12. firemac


    We've owned 3 petrol RAV 4.2s, all automatics, and one of their many attributes is an excellent smooth drivetrain (I've owned a manual diesel 4.2 and its drivetrain was similarly smooth so I'd guess the petrol manuals are even silkier). Depending upon the cars that your girl has driven before, it may just be a case of getting used to the RAV especially, as with most Japanese cars, the engine tends to be very quiet and vibration-free (almost like a sewing machine!) so they tend to be "over-revved" for want of a better description by new owners that are not used to them. Does the car have a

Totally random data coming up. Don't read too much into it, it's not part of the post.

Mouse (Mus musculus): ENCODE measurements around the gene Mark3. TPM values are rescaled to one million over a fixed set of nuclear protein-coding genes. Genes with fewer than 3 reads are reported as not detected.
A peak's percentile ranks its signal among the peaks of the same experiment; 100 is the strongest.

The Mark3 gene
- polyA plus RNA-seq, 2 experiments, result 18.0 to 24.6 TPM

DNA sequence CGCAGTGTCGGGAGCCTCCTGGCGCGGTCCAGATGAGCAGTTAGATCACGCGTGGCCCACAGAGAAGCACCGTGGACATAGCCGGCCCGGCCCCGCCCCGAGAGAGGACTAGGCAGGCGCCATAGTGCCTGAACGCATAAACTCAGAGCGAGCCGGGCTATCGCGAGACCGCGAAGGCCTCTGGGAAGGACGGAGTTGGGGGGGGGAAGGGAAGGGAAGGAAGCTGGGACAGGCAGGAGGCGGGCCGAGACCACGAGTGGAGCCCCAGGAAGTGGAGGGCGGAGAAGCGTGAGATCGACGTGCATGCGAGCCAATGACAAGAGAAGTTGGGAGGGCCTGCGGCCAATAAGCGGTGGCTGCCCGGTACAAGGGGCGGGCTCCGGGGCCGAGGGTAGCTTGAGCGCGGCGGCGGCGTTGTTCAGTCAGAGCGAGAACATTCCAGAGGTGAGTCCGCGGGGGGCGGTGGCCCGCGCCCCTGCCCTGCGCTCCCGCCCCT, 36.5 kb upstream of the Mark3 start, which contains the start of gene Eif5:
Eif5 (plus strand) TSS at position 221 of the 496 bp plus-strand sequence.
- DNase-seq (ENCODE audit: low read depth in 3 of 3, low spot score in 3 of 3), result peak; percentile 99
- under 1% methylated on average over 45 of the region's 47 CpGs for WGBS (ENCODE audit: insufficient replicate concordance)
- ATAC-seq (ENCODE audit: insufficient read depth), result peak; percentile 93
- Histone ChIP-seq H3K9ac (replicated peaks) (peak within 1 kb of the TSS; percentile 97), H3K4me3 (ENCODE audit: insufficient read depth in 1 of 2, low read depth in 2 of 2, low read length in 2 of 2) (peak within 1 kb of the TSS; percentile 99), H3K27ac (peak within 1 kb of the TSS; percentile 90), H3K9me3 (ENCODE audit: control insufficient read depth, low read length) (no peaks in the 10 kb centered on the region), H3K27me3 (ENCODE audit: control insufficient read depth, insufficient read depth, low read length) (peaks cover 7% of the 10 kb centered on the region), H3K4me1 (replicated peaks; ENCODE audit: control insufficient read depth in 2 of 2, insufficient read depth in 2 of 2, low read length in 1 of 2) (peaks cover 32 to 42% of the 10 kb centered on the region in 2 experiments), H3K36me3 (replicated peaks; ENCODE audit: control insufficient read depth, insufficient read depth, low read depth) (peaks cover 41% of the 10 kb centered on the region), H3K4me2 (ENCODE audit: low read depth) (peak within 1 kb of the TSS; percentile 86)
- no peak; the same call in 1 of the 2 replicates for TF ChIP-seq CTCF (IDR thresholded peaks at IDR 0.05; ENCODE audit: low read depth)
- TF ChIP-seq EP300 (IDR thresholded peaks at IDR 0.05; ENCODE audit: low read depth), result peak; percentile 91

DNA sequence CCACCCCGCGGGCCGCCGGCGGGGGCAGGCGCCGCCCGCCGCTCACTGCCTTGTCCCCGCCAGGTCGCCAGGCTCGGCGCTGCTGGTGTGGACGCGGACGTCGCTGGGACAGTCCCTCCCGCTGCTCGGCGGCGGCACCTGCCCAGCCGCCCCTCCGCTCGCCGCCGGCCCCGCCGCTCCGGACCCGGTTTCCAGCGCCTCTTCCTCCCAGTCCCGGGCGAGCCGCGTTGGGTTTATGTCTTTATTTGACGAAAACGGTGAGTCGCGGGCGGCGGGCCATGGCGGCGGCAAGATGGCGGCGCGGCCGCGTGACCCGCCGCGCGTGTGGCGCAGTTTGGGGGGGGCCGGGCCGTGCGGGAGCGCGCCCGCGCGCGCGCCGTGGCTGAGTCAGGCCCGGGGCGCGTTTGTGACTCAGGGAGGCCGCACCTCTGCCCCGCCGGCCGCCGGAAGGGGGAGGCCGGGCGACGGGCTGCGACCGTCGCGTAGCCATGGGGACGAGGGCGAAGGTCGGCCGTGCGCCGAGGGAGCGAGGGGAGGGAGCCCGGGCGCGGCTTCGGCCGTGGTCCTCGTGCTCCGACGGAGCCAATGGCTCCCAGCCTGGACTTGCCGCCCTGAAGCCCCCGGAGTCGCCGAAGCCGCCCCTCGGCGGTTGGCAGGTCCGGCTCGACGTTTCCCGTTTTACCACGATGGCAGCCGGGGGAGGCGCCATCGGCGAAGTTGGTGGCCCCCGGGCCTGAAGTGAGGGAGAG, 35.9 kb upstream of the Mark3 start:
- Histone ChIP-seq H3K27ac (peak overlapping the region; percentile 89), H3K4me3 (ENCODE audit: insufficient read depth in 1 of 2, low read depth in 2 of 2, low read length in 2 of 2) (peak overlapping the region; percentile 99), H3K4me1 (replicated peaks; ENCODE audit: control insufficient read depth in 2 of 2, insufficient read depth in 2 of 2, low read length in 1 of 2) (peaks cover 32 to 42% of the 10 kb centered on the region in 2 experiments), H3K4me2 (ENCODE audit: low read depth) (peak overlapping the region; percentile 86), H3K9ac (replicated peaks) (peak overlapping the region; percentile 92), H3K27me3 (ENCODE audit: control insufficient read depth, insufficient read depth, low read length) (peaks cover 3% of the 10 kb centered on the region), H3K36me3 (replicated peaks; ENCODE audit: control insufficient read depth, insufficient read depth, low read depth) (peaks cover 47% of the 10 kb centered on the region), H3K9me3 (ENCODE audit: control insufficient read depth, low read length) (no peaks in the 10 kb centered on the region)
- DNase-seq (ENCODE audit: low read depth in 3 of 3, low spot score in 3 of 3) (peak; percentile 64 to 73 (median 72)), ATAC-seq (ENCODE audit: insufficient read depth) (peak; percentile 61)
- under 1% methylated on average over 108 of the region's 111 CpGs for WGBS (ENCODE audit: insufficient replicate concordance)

13. With respect, an '88 Porsche is, IMHO, going to be a lot more robust and tolerant of fuel quality than modern engines which have much more critical operating parameters for various emissions and therefore are encumbered with lots of relatively sensitive "clean-up" technology. The fact is that, if it weren't for the ECU and it's network of sensors, modern engines would probably not even run or, at best, run badly. Consequently the higher the quality of fuel used, the less clean-up needed and therefore the less liklihood of clogged EGRs, filters, etc. I am no chemical expert but as a resul
  14. Hi dazza10, Why not just source a grey one and respray it to the shade you need? A bit of careful prep, a can of polystyrene-friendly undercoat and the top coat of your choice. Not a difficult job and not expensive.